Parsons nailed down the charge of bomb-throwing and exposed the hypocrisy of the prosecution witnesses when he said, “Six of these condemned men were not even present at the Haymarket meeting when the tragedy occurred. One .of them was five miles away, at the Deering Harvester works, in Lake View, addressing a mass meeting of two thousand workingmen. Another was at home, in bed, and knew not of the meeting being held at all until the next: day.” These facts stood uncontradicted in the court, he said. Parsons challenged the verdict also on the ground that he was away fro the city, in Wankesha Wis, on that fateful day.
Schaack writes: The speech of the defendants occupied three days --- the 7th to the 9th of October, inclusive --- and when Parsons had finished, the court proceeded to pronounce sentence. Judge Garry upheld the death sentence. The convicted leaders were ultimately executed on November 11, 1887.
Towards the end of his book, Schaack narrates the mood and conduct of the doomed convicts at the moment of their hanging on the November 11, 1887, and in the preceding night. He says: “They (the convicts) received the governor's decision (confirming the death sentence) with extraordinary composure, and having felt throughout that day that they must face the inevitable on the morrow, they buried themselves in arranging their earthly affair, writing letters to friends and relatives and giving directions as to the disposition of personal matters and the publication of their autobiographies and other manuscripts. Early in the evening they received their immediate friends and relatives to bid them farewell, and through all that trying ordeal they remained unmoved. Tears coursed down the blanched faces of wives, sisters and daughters as the last loving words were spoken, but no emotion of despair or grief seemed to agitate the men. They were solemn and stoical in their demeanour, and their efforts were mainly directed to administering words of cheer and consolation. When the final parting had taken place, they returned to their cells, and their last night on earth was varied with letter-writing and chats with the death-watch. None of them retired early....
“Spies….. denounced the verdict as iniquitous, and declared that the people would shortly see the error of hanging men for seeking the welfare of the labouring classes.
“Fiescher was the quietest and most self-possessed of all, and he had very little to say even to his death-watch. He soon apparently fell into a slumber and seemed to rest easily.
“Engel was also remarkably self-possessed, and he was the last to retire to his couch….
“During the latter part of the night, if anyone of them had happened to be awake, the horrible preparations for the execution could have been distinctly heard....
'When morning dawned, the four anarchists arose early, but each seemed to have had a restful night. Their demeanour had not changed perceptibly from that of other mornings. After their ablutions they perused the morning papers and subsequently partook of breakfast, brought in from a neighbouring restaurant. They ate quite heartily, and then each turned his attention again to letter-writing....
“During the fleeting morning hours, the anarchists were visited by the Rev Mr Bolton, the First Methodist Episcopal Church of Chicago, who came, to assist in their spiritual preparation for death, but while each received him courteously, they all declined his kindly professed ministrations. They had no faith in the gospel and frankly told the clergyman that they did not desire his services.....”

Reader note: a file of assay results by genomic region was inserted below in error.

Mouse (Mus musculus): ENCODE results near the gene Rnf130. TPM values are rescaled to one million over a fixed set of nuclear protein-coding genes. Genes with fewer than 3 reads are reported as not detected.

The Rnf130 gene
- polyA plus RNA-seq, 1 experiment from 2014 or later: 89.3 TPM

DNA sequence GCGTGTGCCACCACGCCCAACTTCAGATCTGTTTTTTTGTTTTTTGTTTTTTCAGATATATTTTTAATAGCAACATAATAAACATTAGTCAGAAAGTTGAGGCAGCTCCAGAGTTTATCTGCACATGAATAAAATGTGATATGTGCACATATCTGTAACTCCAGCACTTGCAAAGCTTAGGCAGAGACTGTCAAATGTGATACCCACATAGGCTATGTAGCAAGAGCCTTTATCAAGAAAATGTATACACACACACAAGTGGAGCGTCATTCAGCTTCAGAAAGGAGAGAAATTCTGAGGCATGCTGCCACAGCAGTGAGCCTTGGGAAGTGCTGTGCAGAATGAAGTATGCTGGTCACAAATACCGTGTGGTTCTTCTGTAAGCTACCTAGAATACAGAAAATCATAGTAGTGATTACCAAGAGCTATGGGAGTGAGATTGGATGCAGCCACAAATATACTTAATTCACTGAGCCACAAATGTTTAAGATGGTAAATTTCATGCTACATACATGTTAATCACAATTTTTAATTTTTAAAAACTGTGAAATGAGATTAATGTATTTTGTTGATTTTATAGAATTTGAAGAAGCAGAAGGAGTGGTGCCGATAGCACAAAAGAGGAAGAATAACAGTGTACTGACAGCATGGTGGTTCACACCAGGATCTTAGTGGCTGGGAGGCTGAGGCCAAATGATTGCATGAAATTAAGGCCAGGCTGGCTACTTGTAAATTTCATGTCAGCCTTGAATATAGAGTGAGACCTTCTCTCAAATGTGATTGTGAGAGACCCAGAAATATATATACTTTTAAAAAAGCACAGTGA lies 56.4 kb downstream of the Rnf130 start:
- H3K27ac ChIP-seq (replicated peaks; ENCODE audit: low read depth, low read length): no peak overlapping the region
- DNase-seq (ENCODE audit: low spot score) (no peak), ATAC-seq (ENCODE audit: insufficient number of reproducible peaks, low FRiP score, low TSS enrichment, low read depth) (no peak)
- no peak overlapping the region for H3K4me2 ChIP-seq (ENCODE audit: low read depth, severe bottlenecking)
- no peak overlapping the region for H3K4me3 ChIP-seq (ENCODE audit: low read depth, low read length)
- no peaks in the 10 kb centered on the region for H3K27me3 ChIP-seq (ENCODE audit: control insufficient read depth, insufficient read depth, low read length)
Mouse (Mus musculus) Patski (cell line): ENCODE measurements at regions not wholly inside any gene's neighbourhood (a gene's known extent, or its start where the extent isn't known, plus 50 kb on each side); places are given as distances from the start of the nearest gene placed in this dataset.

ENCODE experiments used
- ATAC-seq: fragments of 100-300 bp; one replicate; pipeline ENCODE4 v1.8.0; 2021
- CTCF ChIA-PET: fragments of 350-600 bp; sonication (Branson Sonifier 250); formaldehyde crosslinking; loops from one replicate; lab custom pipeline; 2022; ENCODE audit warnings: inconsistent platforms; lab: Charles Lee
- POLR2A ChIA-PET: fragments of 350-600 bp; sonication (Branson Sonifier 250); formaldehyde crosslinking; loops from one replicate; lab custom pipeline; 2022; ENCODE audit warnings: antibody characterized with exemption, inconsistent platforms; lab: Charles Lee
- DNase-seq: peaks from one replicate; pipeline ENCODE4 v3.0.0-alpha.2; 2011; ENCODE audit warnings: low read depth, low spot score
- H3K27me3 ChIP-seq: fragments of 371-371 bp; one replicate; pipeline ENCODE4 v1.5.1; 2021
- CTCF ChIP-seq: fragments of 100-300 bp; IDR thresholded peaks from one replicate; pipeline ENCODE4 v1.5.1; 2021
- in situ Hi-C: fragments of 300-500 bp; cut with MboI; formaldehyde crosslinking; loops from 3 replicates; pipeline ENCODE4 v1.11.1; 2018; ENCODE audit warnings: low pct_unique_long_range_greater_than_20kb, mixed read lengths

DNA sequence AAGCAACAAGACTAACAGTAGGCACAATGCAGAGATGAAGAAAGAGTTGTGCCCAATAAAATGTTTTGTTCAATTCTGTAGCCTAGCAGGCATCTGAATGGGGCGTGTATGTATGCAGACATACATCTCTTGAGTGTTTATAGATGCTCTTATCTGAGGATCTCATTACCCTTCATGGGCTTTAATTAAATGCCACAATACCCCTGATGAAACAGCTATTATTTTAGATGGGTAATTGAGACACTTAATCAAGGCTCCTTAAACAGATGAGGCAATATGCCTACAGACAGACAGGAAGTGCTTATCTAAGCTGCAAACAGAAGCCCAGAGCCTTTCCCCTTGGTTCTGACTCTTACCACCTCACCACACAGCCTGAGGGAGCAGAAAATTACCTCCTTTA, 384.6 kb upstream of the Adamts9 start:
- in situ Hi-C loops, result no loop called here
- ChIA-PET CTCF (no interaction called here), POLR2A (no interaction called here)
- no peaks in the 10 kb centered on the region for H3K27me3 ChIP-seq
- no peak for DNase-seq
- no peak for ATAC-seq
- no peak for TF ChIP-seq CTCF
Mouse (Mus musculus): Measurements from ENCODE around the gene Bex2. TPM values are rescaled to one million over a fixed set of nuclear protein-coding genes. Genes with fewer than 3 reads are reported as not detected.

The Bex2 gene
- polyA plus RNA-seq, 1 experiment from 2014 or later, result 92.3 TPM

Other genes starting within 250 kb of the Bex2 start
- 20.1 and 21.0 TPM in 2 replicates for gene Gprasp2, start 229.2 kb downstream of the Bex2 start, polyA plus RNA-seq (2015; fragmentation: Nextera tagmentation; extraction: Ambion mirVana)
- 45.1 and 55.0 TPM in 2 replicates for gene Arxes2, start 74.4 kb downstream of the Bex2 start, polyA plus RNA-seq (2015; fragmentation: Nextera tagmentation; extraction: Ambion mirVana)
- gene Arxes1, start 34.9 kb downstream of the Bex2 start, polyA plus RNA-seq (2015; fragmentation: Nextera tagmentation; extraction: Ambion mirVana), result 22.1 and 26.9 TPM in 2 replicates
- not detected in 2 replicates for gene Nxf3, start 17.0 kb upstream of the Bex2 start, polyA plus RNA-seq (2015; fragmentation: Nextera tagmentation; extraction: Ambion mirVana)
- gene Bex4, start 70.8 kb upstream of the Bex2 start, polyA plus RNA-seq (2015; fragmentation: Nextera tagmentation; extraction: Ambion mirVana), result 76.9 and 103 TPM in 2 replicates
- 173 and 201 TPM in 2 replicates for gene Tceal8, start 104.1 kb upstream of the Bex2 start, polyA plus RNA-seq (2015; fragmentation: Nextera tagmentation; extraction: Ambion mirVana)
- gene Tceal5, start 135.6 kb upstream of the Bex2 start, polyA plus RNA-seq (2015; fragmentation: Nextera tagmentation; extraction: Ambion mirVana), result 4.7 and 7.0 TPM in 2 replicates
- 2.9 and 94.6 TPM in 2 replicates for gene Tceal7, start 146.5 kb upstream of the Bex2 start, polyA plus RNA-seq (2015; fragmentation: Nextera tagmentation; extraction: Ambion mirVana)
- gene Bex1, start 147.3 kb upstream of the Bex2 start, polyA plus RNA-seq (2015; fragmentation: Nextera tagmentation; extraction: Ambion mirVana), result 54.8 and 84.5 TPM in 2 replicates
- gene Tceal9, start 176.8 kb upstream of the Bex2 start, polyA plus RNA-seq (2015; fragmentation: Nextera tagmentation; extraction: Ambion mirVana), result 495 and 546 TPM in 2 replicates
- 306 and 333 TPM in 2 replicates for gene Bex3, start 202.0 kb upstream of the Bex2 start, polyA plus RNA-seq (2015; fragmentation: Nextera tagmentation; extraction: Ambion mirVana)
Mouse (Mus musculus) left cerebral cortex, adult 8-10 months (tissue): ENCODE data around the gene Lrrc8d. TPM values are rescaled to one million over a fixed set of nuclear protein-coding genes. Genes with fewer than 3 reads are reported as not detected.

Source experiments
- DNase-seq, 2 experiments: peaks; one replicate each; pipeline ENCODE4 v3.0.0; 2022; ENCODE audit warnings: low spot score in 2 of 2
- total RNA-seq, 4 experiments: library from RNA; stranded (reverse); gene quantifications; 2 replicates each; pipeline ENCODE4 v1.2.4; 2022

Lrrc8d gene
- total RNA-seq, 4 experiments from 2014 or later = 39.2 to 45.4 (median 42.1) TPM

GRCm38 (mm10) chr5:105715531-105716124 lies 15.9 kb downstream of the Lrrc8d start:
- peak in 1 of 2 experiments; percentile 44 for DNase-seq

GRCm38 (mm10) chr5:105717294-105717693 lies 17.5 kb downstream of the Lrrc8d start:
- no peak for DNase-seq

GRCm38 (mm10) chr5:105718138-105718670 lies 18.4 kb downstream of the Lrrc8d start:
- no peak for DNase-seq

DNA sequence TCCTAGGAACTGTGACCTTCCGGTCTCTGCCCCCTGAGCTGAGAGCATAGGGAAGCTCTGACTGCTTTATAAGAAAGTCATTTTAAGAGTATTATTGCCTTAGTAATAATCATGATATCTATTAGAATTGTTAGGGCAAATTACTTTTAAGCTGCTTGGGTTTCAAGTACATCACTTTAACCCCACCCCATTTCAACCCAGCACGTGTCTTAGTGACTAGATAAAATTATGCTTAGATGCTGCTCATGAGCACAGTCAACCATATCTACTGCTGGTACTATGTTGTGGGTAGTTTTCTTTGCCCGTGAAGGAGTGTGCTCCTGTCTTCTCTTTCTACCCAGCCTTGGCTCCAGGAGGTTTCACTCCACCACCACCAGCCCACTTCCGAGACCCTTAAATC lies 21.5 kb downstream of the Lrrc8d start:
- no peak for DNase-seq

WORLD SAW HOW
DEATH WAS DEFIED
Schaack further writes: “While the unfortunates on the inside were apparently unmoved by their impending fate, commotion and excitement prevailed on the outside of the jail.” He then describes the visit of sheriff Matson, his deputies Hartake, Cleveland, Spears and Peters, county physician Moyer and jailor Falz to the jail where they first met Spies. Matson at once proceeded to read the death warrant which Spies listened with folded arms, and there was no indication of nervousness. His facial muscles remained unmoved till the last fearful words of the warrant had been read. The sheriff was visibly agitated and his voice was at times tremulous. Similar scenes were there when the sheriff and his team met Fiescher, Engel, Parsons and others.
The Chicago police chief then described how the convicted workers remained defiant before death when they reached their respective places on the trap and preparations to noose them were being made. “During all the preliminary preparations not a relaxation of nerve or an expression of anguish or despair had been observed. Now the tension of silence was painful.”
However, the narrative continues, “Suddenly there broke from the lips of Spies an exclamation that startled the auditors as if by a shock. “You may strangle this voice,” said he, in clear but subdued tones "but my silence will be more terrible than speech.” Spies had scarcely uttered his last words, when Fiescher started: "This is the happiest moment of my life….” Engel immediately caught up the sentiment…. Then lowering his voice to an appealing accent: “Mr Sheriff, may I be permitted to say a few words?” Raising his voice again, without waiting for an answer, and continuing in the same breath, he said: “O men of America, let the voice of the people be heard.”
“The last word had barely escaped his lips when the signal was given to the unknown and hidden man in the sentry-box of the platform; the rope controlling the trap was cut and four bodies shot downward into space....”
This is how the chief of Chicago Police has narrated the last moments of the immortal martyrs of Haymarket episode.